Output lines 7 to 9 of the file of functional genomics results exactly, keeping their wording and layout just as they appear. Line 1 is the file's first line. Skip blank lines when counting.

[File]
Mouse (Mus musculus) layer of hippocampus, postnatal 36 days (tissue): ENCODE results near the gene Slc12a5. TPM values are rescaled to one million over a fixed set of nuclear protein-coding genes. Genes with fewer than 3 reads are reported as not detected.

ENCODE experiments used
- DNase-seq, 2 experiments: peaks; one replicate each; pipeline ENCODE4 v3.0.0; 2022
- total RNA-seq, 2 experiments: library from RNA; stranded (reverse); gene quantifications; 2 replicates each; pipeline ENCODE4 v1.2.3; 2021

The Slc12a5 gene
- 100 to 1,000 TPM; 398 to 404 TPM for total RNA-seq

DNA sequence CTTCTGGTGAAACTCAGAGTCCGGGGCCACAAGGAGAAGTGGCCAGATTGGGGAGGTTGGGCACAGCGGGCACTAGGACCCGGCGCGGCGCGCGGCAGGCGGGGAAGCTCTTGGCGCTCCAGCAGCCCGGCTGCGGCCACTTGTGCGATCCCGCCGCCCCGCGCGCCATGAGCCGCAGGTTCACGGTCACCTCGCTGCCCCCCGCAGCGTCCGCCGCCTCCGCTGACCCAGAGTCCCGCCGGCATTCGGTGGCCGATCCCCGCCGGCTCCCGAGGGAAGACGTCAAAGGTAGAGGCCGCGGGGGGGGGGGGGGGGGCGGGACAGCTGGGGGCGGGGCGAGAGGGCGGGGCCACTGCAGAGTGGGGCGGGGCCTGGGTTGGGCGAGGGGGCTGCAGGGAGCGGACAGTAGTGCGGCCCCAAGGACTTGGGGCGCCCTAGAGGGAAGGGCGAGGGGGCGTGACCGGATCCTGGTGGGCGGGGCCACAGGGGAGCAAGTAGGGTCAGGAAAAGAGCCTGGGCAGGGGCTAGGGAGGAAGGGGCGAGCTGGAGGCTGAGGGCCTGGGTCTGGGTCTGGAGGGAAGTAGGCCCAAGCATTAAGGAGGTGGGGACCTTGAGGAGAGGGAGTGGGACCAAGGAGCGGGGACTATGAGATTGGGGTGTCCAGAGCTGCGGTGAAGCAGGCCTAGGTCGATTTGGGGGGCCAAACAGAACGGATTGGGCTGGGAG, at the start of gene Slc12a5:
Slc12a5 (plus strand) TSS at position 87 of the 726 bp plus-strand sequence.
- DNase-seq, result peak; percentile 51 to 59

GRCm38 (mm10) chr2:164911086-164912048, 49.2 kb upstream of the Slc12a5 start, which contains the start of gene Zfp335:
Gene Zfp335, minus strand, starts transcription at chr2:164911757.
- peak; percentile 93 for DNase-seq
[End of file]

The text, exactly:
DNA sequence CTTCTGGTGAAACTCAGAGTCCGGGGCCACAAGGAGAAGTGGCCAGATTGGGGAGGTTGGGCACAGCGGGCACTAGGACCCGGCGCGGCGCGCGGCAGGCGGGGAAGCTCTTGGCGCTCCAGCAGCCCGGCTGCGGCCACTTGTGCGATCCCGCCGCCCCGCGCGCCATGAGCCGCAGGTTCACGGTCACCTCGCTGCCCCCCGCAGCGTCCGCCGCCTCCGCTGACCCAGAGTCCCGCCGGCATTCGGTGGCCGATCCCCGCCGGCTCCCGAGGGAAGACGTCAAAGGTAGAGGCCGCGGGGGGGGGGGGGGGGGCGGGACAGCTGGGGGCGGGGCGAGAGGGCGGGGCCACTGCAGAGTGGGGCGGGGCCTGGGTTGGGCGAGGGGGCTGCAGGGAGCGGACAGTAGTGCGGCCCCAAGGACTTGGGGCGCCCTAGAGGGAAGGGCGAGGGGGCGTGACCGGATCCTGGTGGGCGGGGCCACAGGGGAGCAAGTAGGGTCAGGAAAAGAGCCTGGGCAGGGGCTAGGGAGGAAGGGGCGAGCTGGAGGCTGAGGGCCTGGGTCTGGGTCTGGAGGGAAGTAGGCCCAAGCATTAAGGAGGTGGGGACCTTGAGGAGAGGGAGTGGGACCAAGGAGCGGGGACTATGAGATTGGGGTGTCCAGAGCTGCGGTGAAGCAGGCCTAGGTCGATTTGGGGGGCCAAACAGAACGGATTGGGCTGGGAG, at the start of gene Slc12a5:
Slc12a5 (plus strand) TSS at position 87 of the 726 bp plus-strand sequence.
- DNase-seq, result peak; percentile 51 to 59